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Full Implementation Of A New Format For Freshman Engineering Course At Virginia Tech

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Conference

2006 Annual Conference & Exposition

Location

Chicago, Illinois

Publication Date

June 18, 2006

Start Date

June 18, 2006

End Date

June 21, 2006

ISSN

2153-5965

Conference Session

FPD1 -- Implementing a First-Year Engineering Course

Tagged Division

First-Year Programs

Page Count

15

Page Numbers

11.657.1 - 11.657.15

DOI

10.18260/1-2--573

Permanent URL

https://peer.asee.org/573

Download Count

73

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Paper Authors

biography

Jenny Lo Virginia Tech

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Jenny Lo is an assistant professor in the Department of Engineering Education at Virginia Tech. She is the co-coordinator of the first semester engineering course and has been involved with educational projects related to freshmen programs, engineering ethics, and undergraduate research.

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Vinod Lohani Virginia Tech

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Vinod Lohani is an associate professor in the Department of Engineering Education at Virginia Tech. He is the co-coordinator of the first semester engineering course and has been involved in many educational research projects including a departmental level reform implementation and increasing international content and opportunities.

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biography

Odis Griffin Virginia Tech

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O. Hayden Griffin is the head of the Department of Engineering Education at Virginia Tech.

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Abstract
NOTE: The first page of text has been automatically extracted and included below in lieu of an abstract

Full Implementation of a New Format for Freshmen Engineering Course

Abstract

This paper documents a continuing shift in one of the largest freshman engineering programs in the country. Fall 2005 implementation of a new format involving one 50-min lesson followed by a 90-min hands on workshop of a freshman engineering course “Engineering Exploration” at Virginia Tech is discussed. The implementation team consisted of seven faculty members and 21 students (graduate and undergraduate). About 1200 students were enrolled. The format was successfully piloted in spring 2005. Examples of new activities include introduction of a systems approach, hands-on engineering experiments for fitting empirical functions, students’ presentations on contemporary issues, discussion of the attributes of “The Engineer of 2020,” learning from seniors’ study abroad experiences, and object oriented approaches for problem solving. In addition, a 5-week sustainable development design project was introduced. With the desire to increase student participation in the large classrooms and determine students’ prior awareness, faculty adopted use of the eInstruction radio frequency response pads (clicker devices). A number of survey tools have been implemented to record students’ experiences. Most of the new activities reflect the implementation of an NSF department level reform (DLR) project focused on a spiral curriculum approach.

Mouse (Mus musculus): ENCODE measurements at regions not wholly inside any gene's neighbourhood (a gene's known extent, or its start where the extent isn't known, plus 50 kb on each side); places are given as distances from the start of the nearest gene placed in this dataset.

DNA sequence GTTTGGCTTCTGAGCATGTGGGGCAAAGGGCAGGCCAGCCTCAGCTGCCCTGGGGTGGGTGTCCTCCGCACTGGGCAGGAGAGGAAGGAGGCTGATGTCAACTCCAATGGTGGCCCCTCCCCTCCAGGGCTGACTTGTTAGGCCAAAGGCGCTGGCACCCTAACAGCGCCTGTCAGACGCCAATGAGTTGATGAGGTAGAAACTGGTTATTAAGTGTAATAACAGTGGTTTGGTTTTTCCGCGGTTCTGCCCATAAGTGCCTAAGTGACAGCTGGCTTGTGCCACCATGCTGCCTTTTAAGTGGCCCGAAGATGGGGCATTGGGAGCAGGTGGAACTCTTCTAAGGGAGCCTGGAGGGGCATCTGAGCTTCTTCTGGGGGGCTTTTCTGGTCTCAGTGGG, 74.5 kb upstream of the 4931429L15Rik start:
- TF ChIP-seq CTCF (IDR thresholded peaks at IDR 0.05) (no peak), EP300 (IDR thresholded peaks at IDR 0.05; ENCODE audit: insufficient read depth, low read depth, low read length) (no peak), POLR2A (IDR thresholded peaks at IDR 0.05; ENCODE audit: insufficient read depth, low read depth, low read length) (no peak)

Background

At Virginia Tech, all freshman engineering students enter as General Engineering (GE) students and are transferred to a degree-granting department when they have successfully completed a required set of courses. The GE program is conducted by the faculty in the Department of Engineering Education (EngE). The EngE faculty are also developing an active research program in the area of engineering education in collaboration with faculty members from other engineering departments and the School of Education .1 One such collaborative effort, funded under the department-level reform (DLR) program of the NSF, (hereafter referred to as the DLR project) began in September 2004. The goal of DLR project is to reformulate the freshman engineering (i.e., GE program) within EngE and the bioprocess engineering option within the Biological Systems Engineering (BSE) program using a theme-based spiral curriculum approach. The twentieth century psychologist, Jerome Bruner, proposed the concept of the spiral curriculum. Bruner advocates a curriculum that revisits basic ideas repeatedly, building upon them until the student has grasped the full formal apparatus that goes with them.2 In the proposed reformulation, a theme of sustainability has been selected to provide a contextual framework. The supporting principles of design, ethics, and a systems approach and cross-cutting skills of communication, teamwork, life-long learning, research experience, and lab experience will be woven throughout the curricula.

Lo, J., & Lohani, V., & Griffin, O. (2006, June), Full Implementation Of A New Format For Freshman Engineering Course At Virginia Tech Paper presented at 2006 Annual Conference & Exposition, Chicago, Illinois. 10.18260/1-2--573

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